from Guy Debord

To Nicole Debrie
18 December 1989
Dear Nicole:

In a certain way, the impertinent bartender[1] had a reason (the worst) when he said to me: "But if you do not like this whiskey, why do you order it?" And if I were in prison, and he were a guard, perhaps I would have smiled at the justness of the word. And if I were someone else, perhaps I would have responded:

"Despite all that one has suppressed and destroyed in Paris, I still love it. And I believe that today this neighborhood remains the best in Paris. And this is why I live here. And your very strange pseudo-bistro, although it -- at the moment and not at all by chance -- contains hardly anything that one can drink, it remains the only one in the neighborhood. And me, being an alcoholic since my youth, I drink what I find but I do not always find what I like. And moreover I did not say that this whiskey is bad, but that it isn't 20 years old, because I had recently sampled the whiskey in the enticing bottle with the same label, which wasn't 20 years old but was very good nevertheless (twelve years is sufficient), but which had changed greatly over the course of the last three weeks; and I know it well, because I had already sampled (two or three times) the contents of the second bottle, which were better adapted to the century of commercial petroleum. I am well instructed about the fact that they have only degraded "Isleys"[2] for the last two or three years. And moreover I had not even positively affirmed that the whiskey in question isn't 20 years old, but that this is only what the label says; and it is obviously your trade to pretend to believe it, but it is useless and risky to try proselytism in an effort to convert the sceptics by hucksterish mummery, thus simultaneously defying politeness, good sense, the evidence itself, and the good taste of the client, which is supposed not to exist."

Oh! But without being racist, I never discuss anything with bartenders, neither concerning myself not the destiny of the world. Furthermore, this one more resembled a highway filling-station attendant than a waiter in a cafe. He will surely habituate himself, as you say, to be a little less daring with the remaining clientele, when this poor clientele habituates itself to consume "super," as at a service-station pump, which is the current goal of the networks of the "Dens of Bacchus." In addition, I have not found it suitable to discuss anything with those who are the directors or the salaried employees of crime, and I surely do not bring to them the precious security of my presence. What is true for government ministers quite naturally extends down to humans kept as pets.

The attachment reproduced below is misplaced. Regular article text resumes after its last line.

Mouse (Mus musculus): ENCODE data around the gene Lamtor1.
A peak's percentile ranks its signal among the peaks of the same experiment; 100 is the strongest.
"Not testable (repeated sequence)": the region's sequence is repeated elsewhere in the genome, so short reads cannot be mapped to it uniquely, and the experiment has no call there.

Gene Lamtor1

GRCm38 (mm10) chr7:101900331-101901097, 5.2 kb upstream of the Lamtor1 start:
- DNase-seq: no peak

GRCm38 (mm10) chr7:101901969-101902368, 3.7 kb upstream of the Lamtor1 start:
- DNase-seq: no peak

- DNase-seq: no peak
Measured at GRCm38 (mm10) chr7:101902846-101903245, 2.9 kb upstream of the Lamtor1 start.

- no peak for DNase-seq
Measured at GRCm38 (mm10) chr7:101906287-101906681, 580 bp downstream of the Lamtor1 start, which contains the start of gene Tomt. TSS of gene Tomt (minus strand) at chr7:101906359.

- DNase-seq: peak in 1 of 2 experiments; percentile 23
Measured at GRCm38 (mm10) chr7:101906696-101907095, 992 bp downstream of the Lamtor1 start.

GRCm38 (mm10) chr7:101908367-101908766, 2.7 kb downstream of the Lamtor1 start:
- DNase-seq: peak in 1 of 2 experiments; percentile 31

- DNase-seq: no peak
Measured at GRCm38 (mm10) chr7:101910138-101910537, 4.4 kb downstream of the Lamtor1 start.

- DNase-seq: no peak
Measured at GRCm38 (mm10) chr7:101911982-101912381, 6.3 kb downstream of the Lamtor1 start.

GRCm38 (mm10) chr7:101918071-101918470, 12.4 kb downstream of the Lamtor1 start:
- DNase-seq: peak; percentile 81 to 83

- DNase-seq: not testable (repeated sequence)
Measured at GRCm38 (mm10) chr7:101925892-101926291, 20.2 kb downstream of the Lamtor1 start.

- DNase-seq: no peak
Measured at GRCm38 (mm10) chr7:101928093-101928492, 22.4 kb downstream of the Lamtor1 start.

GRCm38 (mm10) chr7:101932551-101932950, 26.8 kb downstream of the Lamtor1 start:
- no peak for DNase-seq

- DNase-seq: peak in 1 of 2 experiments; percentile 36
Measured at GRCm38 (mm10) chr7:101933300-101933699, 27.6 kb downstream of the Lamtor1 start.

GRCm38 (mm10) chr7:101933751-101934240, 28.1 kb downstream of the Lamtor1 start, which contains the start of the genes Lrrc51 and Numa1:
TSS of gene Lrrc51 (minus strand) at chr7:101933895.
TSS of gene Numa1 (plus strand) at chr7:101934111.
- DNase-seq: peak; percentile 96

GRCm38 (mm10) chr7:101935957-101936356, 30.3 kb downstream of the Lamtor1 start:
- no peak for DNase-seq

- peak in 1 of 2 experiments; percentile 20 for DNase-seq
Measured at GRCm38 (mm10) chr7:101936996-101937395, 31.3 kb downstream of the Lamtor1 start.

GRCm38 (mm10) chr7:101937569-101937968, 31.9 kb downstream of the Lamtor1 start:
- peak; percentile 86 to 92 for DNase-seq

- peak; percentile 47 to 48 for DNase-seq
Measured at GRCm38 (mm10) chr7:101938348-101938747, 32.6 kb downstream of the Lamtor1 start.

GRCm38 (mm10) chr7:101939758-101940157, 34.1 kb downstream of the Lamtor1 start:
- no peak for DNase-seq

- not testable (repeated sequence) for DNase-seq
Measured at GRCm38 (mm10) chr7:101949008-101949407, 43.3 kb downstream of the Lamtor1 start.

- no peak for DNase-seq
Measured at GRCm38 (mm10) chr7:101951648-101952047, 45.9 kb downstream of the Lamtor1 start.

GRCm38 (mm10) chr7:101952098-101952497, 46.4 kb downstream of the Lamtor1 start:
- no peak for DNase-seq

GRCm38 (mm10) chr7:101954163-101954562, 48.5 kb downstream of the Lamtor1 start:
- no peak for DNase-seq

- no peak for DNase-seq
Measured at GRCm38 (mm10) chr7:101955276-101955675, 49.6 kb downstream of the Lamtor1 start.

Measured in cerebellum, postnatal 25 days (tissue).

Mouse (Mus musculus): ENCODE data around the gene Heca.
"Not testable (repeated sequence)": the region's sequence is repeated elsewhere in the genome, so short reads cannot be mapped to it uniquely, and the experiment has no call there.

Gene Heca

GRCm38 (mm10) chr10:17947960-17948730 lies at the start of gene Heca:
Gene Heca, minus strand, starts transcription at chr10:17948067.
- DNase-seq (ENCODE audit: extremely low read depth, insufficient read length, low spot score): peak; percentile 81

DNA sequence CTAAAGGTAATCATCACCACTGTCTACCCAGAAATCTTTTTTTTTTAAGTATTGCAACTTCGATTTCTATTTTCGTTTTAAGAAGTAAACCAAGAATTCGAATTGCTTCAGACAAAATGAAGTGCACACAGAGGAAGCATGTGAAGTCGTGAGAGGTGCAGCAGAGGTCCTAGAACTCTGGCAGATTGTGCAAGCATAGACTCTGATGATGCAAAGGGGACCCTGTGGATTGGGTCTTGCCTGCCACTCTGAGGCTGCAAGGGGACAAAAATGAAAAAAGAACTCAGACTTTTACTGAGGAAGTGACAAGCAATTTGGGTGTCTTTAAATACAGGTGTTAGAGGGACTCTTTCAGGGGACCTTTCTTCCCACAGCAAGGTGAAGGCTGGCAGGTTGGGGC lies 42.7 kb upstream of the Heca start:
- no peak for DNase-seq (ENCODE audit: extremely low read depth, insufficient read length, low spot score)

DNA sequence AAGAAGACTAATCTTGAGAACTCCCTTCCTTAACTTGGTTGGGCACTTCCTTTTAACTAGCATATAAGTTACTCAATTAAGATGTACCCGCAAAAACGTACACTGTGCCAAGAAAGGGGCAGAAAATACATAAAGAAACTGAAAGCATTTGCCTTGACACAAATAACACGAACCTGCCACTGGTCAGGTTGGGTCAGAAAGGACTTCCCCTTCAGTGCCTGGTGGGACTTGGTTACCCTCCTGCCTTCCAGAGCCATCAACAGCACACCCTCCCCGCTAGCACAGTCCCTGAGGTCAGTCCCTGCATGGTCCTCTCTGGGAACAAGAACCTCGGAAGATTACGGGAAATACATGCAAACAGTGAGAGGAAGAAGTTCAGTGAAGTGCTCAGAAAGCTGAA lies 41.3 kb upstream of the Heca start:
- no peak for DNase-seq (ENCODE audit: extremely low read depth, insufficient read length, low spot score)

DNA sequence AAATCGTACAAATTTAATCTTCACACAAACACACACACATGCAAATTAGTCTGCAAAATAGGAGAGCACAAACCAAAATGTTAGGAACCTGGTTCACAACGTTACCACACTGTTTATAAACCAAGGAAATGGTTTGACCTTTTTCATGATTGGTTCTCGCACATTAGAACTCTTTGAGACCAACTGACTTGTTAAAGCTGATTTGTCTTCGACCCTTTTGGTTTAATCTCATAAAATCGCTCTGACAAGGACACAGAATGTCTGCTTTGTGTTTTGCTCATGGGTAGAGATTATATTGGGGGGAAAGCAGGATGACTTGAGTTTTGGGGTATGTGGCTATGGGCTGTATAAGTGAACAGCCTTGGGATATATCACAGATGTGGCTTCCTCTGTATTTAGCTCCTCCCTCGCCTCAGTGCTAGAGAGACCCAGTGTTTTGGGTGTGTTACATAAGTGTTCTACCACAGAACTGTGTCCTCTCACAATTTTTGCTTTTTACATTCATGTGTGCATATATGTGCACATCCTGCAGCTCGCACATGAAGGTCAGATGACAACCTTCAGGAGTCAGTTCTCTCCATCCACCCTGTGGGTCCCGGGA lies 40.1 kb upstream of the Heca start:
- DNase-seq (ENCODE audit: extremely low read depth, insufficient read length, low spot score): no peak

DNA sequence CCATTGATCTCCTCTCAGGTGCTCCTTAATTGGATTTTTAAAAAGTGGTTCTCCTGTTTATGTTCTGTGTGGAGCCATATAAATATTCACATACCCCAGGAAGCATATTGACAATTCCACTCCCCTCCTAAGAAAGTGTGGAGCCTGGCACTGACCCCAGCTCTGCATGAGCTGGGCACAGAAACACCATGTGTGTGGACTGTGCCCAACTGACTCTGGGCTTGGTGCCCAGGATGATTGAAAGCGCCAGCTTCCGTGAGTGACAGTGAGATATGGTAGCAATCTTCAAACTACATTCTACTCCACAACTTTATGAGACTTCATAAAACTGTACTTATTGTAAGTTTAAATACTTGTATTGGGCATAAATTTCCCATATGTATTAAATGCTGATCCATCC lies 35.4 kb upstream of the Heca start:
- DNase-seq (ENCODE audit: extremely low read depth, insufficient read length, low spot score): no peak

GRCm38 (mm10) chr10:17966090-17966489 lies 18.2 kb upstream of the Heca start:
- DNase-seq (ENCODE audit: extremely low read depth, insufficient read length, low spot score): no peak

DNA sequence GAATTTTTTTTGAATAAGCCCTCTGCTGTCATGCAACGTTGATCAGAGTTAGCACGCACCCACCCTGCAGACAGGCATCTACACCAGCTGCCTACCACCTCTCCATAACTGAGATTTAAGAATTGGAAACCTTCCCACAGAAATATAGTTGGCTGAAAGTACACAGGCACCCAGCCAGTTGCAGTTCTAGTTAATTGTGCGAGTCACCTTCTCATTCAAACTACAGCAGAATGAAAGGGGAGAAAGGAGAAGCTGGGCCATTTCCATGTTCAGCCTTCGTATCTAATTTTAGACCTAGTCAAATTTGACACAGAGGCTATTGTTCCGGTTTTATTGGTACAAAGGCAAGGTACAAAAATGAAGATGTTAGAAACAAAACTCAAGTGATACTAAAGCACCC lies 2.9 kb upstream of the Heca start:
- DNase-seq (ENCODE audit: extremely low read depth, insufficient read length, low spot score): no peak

The stupid baroness,[3] who seems to have no other goal in life than to contradict me, and who will hardly win at this, undertook -- from the moment that I encountered her, a few days after this trifling incident and appearing to be quite proud to be up-to-date already -- to instruct me, with her habitual dogmatism, about what happened, whereas she had not been there and it was precisely me who had to scold the lying and too-familiar pet a little harshly. And what this inept baroness told me, in the style of a Khmer Rouge attorney, without even wanting to understand me, was quite obviously the fake version that this professional faker had been obligated to construct for his sake and that of other knaves (only Moliere and Staing would converse at the counter at this moment and this was extremely hastily, as you might think). Thus, I still do not want to discuss anything with a bartender, even through an interposed baroness. And the next time: why would she not bring up the philosophical opinions of her hairdresser?

I never go to the rue Saint-Sulpice.[4] I believe that Lewinter[5] is a good translator of prose (cf. Groddeck). I would not have too much confidence in his translations of poetry, but in fact I know nothing of them. When he writes his own books, he seems quite empty but also gives the impression of madness. It appears that he is a charming man. Orwell's Essays must indeed be published [in translation] one day or another. When? It seems to me that this book has been scheduled for several years now. . . . I see that you now tend towards Leftism. [Jean-Francois] Martos will surprise you: he has a conception of the historian's work that appears quite close to the Egyptian chronicles of the 13th dynasty. But all of his quotations are rigorously authentic.

Important conclusion to these futile considerations: if you discover a usable bistro within a radius of 1,000 to 1,500 meters around us, I will frequent it with pleasure. Two years ago, it seemed to me that there were four or five in the sixth arrondissement. Today I can't find any closer than the eleventh!

Alice is better.
We embrace you.

[1] At the Petit Bacchus.

[2] A malt whiskey, with the characteristic taste of peat, thrown upon the market of plugged-in consumption.

[3] Sonia W., another human pet [loufait] of the place.

[4] Headquarters of Editions Gerard Lebovici.

[5] Translator's note: Roger Lewinter was a French psychoanalyst and the author of Groddeck et "Le Royaume millenaire" de Jerome Bosch : essai sur le paradis en psychanalyse, published by Champ Libre in 1974.

(Published in Guy Debord Correspondance, Vol 7: Janvier 1988-Novembre 1994 by Librairie Artheme Fayard, 2008. Translated from the French by NOT BORED! December 2008. Footnotes by the publisher, except where noted.)

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